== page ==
In summary, we constructed a genetic engineered auxotrophy L. casei expressing Lfcin (ΔthyA L.casei), which has antibacterial and antiviral activities. This research provides a safe and effective approach for oral functional protein and other pharmaceutics purposes.





Deoxythymidine uracil


Deoxyuridine ribonucleotides

E. coli :

Escherichia coli

L. case :

Lactobacillus casei


Lactic acid bacteria




Polymerase chain reaction


Porcine epidemic diarrhea virus


Standard deviation


Sodium dodecyl sulfate-polyacrylamide gel electrophoresis


Transmission electron microscopy


Verda Reno

ΔthyA :

Thymidine auxotrophy


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This work was supported by the National Natural Science Foundation of China (Grant 31672461) and Technology Innovation Foundation of Harbin (Grant 2014RFXXJ084). The funders did not play any role in the design, conclusions or interpretation of the study.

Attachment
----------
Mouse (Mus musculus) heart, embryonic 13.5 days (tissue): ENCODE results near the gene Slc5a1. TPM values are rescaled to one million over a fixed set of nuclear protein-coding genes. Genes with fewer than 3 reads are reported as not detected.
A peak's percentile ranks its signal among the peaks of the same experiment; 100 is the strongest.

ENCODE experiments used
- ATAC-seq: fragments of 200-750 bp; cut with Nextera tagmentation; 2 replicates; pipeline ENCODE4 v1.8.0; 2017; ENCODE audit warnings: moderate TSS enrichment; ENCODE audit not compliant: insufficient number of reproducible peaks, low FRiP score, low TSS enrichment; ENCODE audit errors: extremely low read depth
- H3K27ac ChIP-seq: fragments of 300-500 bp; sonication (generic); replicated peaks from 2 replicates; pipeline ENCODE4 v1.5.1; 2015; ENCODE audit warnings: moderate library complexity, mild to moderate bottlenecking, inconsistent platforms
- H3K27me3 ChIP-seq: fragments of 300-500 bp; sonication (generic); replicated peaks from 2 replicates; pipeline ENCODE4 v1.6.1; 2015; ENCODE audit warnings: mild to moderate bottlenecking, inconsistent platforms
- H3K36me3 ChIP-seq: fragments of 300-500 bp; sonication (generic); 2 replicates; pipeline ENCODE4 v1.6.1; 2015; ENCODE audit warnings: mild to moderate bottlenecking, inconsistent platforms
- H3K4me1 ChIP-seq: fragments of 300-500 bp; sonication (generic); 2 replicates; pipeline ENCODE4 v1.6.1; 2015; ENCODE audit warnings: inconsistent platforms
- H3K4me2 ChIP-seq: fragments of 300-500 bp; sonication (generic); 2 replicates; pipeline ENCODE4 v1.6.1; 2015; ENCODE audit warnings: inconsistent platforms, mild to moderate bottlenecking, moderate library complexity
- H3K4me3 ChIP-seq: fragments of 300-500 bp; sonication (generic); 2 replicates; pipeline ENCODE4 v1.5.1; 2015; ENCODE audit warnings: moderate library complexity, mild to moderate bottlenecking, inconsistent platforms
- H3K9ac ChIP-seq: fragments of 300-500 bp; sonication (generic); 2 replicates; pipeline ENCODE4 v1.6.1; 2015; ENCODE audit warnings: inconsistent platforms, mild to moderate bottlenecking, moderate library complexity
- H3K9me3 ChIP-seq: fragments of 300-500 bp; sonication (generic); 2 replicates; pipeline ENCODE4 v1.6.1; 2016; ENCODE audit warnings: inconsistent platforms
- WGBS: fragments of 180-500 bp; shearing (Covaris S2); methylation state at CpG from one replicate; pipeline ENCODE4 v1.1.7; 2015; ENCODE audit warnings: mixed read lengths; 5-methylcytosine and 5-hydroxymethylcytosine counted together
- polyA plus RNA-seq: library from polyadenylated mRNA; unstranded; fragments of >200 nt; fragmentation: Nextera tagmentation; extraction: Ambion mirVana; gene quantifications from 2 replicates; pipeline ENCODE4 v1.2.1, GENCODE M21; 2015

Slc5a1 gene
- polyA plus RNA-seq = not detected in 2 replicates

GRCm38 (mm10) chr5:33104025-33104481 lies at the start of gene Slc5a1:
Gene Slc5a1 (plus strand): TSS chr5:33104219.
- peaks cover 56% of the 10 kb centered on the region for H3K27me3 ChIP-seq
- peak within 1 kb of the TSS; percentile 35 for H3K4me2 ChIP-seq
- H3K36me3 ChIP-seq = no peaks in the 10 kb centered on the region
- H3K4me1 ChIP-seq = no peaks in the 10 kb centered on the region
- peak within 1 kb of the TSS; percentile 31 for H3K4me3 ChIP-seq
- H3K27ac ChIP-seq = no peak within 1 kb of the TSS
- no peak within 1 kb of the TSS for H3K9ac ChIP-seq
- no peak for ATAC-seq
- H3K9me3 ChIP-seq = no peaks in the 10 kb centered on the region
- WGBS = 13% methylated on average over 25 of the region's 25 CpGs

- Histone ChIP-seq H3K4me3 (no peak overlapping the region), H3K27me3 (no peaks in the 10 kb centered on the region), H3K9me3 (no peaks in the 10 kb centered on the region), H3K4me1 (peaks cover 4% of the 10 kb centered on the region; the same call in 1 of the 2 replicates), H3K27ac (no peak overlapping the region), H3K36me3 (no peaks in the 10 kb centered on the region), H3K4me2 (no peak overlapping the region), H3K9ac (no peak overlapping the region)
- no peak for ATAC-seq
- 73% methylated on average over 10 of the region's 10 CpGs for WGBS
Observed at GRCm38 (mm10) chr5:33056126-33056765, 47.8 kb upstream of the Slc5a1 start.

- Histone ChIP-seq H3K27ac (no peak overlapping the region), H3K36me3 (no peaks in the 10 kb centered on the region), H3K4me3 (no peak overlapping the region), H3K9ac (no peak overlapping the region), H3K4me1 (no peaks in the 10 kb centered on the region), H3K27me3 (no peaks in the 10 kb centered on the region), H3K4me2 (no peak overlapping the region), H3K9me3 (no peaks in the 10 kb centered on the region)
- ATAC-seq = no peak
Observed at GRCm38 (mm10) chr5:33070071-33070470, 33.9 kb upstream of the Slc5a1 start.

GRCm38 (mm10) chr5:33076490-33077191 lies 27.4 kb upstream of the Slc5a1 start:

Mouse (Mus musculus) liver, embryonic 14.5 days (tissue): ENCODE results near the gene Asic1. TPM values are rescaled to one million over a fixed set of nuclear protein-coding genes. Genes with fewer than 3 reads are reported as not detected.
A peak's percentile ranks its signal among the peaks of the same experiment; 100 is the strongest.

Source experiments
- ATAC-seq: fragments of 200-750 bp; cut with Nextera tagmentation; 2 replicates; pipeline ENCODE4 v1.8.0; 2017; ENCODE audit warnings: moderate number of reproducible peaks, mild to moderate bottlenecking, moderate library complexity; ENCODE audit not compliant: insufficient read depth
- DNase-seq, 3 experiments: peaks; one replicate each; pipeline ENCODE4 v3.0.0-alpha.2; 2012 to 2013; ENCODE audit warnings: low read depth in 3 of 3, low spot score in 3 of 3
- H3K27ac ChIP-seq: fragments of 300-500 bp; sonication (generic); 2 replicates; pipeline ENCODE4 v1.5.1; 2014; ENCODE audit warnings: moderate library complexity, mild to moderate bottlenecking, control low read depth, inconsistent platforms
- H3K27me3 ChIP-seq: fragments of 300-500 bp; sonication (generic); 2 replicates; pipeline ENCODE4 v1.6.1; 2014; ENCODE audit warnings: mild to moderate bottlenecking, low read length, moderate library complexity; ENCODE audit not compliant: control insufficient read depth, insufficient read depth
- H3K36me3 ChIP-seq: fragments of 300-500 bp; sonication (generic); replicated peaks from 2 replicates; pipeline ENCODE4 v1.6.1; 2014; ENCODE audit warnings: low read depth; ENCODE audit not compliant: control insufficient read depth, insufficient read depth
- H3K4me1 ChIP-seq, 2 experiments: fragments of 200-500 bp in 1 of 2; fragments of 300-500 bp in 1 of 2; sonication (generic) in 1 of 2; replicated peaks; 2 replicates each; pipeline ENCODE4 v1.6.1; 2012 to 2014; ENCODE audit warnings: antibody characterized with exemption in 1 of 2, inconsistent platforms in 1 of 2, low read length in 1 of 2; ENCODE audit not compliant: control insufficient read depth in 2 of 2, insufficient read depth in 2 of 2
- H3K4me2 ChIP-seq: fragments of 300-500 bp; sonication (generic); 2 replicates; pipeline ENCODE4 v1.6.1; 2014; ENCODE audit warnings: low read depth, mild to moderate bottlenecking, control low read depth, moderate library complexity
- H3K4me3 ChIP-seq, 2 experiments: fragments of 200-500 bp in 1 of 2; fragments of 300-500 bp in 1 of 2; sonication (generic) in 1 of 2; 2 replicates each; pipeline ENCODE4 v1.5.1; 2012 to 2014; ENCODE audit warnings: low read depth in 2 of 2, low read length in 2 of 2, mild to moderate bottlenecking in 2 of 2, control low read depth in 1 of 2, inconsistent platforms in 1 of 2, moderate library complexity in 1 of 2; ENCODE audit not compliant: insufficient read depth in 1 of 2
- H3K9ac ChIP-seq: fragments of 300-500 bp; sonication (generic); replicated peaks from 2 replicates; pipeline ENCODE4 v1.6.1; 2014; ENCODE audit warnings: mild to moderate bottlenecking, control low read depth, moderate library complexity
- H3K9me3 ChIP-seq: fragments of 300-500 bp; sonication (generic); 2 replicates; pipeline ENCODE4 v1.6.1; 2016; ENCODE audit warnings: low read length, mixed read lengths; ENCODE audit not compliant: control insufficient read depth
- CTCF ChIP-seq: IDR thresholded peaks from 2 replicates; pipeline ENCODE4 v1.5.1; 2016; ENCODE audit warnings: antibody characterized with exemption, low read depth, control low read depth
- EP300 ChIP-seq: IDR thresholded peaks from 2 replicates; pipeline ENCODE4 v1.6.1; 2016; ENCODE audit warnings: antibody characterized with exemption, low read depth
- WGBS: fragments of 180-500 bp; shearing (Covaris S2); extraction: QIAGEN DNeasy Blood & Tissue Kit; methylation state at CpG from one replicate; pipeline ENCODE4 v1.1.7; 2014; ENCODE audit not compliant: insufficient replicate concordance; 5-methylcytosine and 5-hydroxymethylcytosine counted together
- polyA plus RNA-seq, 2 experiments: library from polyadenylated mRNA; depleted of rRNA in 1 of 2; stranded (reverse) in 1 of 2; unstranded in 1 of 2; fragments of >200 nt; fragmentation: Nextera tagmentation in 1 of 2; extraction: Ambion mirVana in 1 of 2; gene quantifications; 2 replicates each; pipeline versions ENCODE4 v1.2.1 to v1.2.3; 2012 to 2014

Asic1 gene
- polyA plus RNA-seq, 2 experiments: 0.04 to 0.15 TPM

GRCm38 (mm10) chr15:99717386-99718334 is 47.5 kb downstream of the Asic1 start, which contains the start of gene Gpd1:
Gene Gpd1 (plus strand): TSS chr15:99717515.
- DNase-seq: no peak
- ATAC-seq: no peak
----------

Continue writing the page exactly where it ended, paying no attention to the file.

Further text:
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The data analyzed during the current study are available from the corresponding author on reasonable request.

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Dr. LT had full access to all of the data in the study and takes responsibility for the integrity of the data and the accuracy of the data analysis. Study concept and design: LT, YL and YX. Experiment performance: XL, ZW, HT and LW. Analysis and interpretation of the data: XL, ZW, HT and LW. Drafting of the manuscript: HZ and XL. Critical revision of the manuscript for important intellectual content: All authors. Statistical analysis: XL, XQ, YJ. Study supervision: LT, YL and YX. All authors read and approved the final manuscript.

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Correspondence to Yigang Xu or Lijie Tang.

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Zhou, H., Li, X., Wang, Z. et al. Construction and characterization of thymidine auxotrophic (ΔthyA) recombinant Lactobacillus casei expressing bovine lactoferricin. BMC Vet Res 14, 206 (2018).